Jacksonville City Council President Anna Brosche missed Monday’s special Council meeting because she was in London for the annual Jax Chamber trip for the Jaguars’ game.
One Council colleague — former Mayor Tommy Hazouri — believes she should have been at Council, especially given the import of the matters discussed at the meeting.
“Interesting that the Mayor stayed home, at least for a few days, to take care of the people’s business,” Hazouri texted Tuesday morning.
“Anna called a special council meeting,” Hazouri added, “and instead of delaying her trip to London, like all good leaders would until after the special council meeting, she missed out on public comments on her non-existing confederate statue bill, as well as the initial wrap up of the budget, and post-Irma reports from the administration, sheriff, and JEA!”
Brosche proposed inventory and removal of the city’s Confederate monuments earlier this summer; much of Monday’s meeting was spent listening to now-familiar perspectives on both sides of the issue from the public.
Meanwhile, the major takeaway from the post-Irma reports could have a budget impact; costs are expected to equal or exceed those from Hurricane Matthew, as one city official asserted. Matthew cost the city $50 million, and Jacksonville still waits on $27 million in federal reimbursement money (a number that equals, roughly, the city’s contribution to its safety-net hospital, UF Health).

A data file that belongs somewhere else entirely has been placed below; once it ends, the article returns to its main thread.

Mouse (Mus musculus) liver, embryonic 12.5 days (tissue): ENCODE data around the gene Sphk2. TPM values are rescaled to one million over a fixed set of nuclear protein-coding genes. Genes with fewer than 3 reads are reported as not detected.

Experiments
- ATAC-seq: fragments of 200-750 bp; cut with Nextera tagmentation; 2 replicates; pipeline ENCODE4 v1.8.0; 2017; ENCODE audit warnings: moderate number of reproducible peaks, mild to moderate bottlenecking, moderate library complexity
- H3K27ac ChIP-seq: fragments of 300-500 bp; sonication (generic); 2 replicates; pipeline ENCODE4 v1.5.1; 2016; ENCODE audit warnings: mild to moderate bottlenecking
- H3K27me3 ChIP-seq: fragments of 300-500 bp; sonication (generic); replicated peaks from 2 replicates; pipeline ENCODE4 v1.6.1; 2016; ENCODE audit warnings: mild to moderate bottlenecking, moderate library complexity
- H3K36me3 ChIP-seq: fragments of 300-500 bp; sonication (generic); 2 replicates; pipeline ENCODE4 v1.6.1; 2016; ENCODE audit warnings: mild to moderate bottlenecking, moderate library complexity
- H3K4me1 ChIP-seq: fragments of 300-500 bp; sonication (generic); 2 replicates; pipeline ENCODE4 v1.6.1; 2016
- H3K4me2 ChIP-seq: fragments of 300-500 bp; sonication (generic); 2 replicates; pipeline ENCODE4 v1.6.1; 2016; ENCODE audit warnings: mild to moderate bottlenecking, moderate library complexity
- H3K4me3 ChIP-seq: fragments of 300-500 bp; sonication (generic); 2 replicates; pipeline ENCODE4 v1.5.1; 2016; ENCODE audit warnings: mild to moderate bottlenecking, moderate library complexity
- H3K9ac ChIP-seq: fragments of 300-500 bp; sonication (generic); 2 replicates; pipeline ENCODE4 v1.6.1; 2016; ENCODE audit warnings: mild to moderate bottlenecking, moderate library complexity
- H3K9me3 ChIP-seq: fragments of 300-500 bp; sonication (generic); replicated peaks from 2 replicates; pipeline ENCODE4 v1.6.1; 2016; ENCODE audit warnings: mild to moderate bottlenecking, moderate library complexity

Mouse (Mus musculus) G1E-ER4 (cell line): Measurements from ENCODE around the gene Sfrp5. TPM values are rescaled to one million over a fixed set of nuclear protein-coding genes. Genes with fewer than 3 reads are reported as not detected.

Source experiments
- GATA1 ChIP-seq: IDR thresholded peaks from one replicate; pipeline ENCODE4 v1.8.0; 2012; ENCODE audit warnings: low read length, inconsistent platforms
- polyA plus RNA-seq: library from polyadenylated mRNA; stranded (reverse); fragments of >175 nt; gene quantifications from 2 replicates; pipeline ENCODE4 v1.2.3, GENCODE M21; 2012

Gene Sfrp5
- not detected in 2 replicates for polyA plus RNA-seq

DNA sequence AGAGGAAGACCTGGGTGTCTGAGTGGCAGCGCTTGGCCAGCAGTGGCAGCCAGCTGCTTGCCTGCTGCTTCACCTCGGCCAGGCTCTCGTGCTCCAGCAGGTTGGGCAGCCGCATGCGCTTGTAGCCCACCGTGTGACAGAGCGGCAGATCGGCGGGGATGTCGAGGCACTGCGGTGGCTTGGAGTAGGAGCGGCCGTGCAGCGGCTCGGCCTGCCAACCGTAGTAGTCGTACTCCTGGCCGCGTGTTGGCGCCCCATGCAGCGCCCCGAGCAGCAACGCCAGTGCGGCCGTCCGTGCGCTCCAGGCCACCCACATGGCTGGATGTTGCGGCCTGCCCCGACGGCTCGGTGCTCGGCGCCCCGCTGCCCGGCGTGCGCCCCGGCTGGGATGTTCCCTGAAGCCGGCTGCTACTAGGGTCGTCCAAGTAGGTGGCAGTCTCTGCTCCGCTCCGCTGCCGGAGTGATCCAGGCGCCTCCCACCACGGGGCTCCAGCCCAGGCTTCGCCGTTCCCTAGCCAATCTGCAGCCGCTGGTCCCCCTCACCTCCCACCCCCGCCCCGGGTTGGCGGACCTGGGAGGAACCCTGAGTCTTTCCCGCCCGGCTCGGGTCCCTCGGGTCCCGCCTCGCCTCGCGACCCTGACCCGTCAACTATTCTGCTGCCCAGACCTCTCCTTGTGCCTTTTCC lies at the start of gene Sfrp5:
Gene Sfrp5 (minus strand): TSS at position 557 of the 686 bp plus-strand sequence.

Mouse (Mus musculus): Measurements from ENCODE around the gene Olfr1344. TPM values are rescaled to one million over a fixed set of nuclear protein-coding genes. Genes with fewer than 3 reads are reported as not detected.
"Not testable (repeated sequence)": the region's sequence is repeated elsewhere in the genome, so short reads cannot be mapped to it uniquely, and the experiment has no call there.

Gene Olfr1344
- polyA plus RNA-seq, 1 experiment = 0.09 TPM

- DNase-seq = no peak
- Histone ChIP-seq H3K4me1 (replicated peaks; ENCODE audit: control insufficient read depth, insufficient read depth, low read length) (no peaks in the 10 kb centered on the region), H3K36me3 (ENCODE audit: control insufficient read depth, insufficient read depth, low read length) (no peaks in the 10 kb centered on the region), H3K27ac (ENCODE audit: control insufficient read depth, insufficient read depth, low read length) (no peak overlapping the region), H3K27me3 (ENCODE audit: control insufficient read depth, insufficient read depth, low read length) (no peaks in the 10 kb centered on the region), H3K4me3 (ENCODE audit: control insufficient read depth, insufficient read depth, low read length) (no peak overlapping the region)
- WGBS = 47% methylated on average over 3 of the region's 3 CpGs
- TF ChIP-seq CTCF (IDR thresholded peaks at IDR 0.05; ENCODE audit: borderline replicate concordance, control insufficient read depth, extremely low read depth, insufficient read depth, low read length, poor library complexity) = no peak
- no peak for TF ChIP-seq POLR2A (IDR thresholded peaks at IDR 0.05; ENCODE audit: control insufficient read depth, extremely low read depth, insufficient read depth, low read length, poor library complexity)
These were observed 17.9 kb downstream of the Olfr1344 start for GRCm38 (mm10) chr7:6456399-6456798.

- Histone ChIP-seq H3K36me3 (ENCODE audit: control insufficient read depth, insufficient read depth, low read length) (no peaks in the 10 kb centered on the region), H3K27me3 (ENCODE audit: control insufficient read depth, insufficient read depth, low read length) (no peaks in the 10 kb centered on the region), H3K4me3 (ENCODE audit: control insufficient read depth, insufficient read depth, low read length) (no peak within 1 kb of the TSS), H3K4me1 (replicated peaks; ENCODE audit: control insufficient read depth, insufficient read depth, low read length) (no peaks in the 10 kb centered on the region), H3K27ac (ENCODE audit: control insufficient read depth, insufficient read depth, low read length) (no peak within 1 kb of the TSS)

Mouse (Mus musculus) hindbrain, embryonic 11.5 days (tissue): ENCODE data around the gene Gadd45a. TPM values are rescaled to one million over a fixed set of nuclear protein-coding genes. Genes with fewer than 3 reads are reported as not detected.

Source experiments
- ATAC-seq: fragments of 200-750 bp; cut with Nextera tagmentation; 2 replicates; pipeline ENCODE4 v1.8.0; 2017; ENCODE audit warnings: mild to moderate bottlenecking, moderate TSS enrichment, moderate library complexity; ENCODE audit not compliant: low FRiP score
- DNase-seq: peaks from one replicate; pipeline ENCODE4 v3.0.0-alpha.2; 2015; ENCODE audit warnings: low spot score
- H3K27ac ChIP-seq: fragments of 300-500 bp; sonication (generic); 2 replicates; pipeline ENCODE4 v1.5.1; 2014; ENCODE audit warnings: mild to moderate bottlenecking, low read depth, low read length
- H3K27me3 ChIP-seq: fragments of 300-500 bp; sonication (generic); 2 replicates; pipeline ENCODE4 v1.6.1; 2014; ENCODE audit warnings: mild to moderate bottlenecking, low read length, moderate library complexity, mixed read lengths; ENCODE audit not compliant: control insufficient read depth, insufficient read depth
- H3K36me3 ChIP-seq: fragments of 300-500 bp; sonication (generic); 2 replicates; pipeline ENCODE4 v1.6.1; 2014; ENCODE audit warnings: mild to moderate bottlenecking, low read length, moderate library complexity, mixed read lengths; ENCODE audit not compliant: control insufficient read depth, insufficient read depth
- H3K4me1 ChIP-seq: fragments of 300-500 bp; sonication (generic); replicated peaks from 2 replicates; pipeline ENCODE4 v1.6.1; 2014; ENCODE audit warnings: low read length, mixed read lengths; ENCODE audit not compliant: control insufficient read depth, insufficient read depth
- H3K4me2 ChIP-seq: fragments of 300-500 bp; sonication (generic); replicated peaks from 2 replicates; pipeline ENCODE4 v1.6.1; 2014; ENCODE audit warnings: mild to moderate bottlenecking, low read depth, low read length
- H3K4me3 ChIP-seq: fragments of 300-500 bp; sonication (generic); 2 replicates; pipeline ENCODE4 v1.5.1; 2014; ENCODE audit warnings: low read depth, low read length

“I am not looking for a war between the President and me. Just my thoughts on leadership,” Hazouri said, lauding Mayor Lenny Curry for “staying the course” and briefing Council on Irma impacts rather than going to London so early in the week.
Hazouri and Brosche have diverged on a number of issues this year, beginning with Brosche’s own race for Council President; Hazouri backed John Crescimbeni for the role.
As well, Hazouri and Crescimbeni asserted that there should be a public hearing on JAXPORT dredging, and potential costs to the city and environmental impacts. Brosche rejected that call.
While there are obvious caveats — such as whether or not her reservation could have been changed, and whether any information was given out in those high-level briefings that couldn’t have been conveyed any other way — questions still linger about the optics of Brosche missing a special Council meeting that she called.
Brosche offered no comment in response to her Council colleague’s cavils.